Diocese of Ferns - Vocations


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Ricky O'Connor

Towards the end of high school about 17 or 18 I started to think more and more about the nature of the universe... where did we come from? Why are we here? What is the meaning of life and our very existence? After much thinking and deliberation I could not escape the fact that there had to be first cause, a prime being from which all other being's receive their existence. This was as it sounds a very basic deist view and I did not particularly think of this being as the personal God we know of in Christianity.

I found myself becoming more and more interested in what other people believed and why they believed it, so one day while out in Wexford town I called into the bookshop and picked up for myself a copy of the bible. (you know just to see what all the fuss was about). I started to read it as I would any other book, from beginning to end, and I found that even with no religious upbringing I was very familiar with the stories I was coming across, Noah and the Ark, Joseph and his brothers in Egypt, David and Goliath and Daniel in the lions den. Upon coming to the Gospels I was starting to read the Bible in a very different way then how I had started. I was no longer reading it as I would any other book, but was reading it in a very contemplative and prayerful way. I was praying the bible and didn't even realise.

After some serious thought I came to believe that what I was reading was not just some collection of old made up stories from 2000 years ago. It was the truth, and the deist view of God I held had transformed into the view that God is a personal God who knows me intimately, the same God who took upon himself our human flesh in the person of Jesus Christ.

My next step to the Catholic faith took on a verse from scripture...

“Ask, and it shall be given you: seek, and you shall find: knock, and it shall be opened to you.”(Matthew 7:7)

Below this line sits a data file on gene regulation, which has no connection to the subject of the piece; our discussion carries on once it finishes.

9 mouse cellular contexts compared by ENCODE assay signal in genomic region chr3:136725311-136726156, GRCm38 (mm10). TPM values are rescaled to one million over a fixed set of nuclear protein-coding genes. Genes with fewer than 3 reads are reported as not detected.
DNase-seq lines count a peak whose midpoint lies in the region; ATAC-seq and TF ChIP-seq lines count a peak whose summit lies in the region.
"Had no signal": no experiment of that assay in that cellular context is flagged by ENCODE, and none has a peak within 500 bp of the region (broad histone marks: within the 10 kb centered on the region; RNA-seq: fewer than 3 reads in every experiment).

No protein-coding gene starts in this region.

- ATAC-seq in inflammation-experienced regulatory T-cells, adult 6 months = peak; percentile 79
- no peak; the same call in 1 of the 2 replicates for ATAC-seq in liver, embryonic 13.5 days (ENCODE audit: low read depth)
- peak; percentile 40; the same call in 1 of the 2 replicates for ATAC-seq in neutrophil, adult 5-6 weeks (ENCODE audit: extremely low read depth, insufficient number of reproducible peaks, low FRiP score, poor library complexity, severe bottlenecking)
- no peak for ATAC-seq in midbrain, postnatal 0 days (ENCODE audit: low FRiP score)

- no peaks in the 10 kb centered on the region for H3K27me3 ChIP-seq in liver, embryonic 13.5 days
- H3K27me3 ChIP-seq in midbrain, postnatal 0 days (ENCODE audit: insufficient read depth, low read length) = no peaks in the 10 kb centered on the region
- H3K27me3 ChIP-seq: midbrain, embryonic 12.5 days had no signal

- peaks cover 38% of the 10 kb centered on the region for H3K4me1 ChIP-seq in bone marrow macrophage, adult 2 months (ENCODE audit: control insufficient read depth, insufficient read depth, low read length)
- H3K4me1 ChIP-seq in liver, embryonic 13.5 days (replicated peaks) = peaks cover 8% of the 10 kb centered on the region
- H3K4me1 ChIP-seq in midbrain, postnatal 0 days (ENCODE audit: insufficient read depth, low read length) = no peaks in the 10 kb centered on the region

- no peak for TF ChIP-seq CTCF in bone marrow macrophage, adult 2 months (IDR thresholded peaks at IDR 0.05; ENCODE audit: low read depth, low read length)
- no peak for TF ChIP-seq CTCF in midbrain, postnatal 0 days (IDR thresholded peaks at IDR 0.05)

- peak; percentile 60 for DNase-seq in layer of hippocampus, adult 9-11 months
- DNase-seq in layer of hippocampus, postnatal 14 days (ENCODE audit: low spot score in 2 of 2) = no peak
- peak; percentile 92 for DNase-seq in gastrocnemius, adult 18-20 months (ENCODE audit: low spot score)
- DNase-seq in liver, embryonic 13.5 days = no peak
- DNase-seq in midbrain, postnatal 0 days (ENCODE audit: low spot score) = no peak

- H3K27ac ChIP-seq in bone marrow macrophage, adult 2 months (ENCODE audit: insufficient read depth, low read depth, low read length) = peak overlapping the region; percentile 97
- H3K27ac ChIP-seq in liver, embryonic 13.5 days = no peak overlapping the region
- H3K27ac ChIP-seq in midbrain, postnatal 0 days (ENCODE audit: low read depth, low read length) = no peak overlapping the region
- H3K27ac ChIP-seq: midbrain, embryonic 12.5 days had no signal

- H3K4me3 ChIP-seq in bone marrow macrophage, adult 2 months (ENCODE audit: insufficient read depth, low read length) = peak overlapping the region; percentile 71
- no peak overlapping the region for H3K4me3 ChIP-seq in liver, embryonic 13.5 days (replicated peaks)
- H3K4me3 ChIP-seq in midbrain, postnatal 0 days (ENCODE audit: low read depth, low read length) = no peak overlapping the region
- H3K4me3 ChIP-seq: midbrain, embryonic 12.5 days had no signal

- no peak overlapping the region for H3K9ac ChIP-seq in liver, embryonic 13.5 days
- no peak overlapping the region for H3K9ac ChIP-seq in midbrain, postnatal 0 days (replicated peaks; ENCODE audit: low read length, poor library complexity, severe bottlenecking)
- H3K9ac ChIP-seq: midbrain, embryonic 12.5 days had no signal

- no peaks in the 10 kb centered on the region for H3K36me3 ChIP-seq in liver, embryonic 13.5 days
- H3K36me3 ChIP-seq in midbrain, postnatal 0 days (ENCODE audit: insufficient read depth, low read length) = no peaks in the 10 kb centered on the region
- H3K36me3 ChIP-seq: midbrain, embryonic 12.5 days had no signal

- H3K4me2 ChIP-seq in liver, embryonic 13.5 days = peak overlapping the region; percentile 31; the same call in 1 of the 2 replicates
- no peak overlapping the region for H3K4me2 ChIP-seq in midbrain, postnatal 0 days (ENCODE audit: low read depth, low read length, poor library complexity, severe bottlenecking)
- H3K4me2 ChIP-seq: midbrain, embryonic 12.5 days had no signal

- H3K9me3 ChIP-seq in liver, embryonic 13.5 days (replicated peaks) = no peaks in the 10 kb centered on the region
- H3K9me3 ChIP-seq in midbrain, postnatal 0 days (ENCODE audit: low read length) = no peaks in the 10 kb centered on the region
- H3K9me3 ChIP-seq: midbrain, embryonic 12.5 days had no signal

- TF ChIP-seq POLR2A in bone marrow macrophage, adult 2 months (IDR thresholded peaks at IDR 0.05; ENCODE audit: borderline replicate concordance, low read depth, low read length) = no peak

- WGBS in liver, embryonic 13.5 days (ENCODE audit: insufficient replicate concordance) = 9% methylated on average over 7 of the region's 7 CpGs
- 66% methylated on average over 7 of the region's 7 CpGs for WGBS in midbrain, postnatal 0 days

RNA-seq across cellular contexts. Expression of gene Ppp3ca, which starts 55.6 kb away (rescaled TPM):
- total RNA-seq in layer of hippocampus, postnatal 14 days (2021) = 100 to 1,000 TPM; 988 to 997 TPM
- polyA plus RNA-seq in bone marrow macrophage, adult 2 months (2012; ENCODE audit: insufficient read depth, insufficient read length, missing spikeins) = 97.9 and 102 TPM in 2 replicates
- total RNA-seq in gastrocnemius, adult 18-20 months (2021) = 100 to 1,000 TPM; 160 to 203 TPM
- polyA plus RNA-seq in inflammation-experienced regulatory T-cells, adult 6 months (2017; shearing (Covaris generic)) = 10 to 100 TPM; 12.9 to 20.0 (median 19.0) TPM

I knocked on the door of the parish priest. He invited me in and over the next year we regularly went through the R.C.I.A. Programme and I was baptised the following Easter. I soon became the sacristan in my parish and with daily Mass and being present at funerals, weddings and baptisms, I felt as if something was calling me to be more a part of the Church. Notions of priesthood started to cross my mind and soon I was flooded with them. I confided all this to my parish priest and after some time of his guiding me, he put me in contact with the vocation director. After meeting the vocation director for a while and feeling that this was exactly where my life was leading, I applied to the diocese to enter seminary and was accepted.

As I am writing this now in April 2014, I am nearly at the end of my first year in seminary. Studying philosophy is opening my mind to think about things I have never even conceived of thinking about before. My year in the seminary has been very fulfilling, it has at times been challenging, but these challenges in turn have brought me into a deeper relationship with Christ, and this relationship with Christ has in fact brought me to a deeper knowledge and understanding of myself.

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Last Update Feb 08 2016

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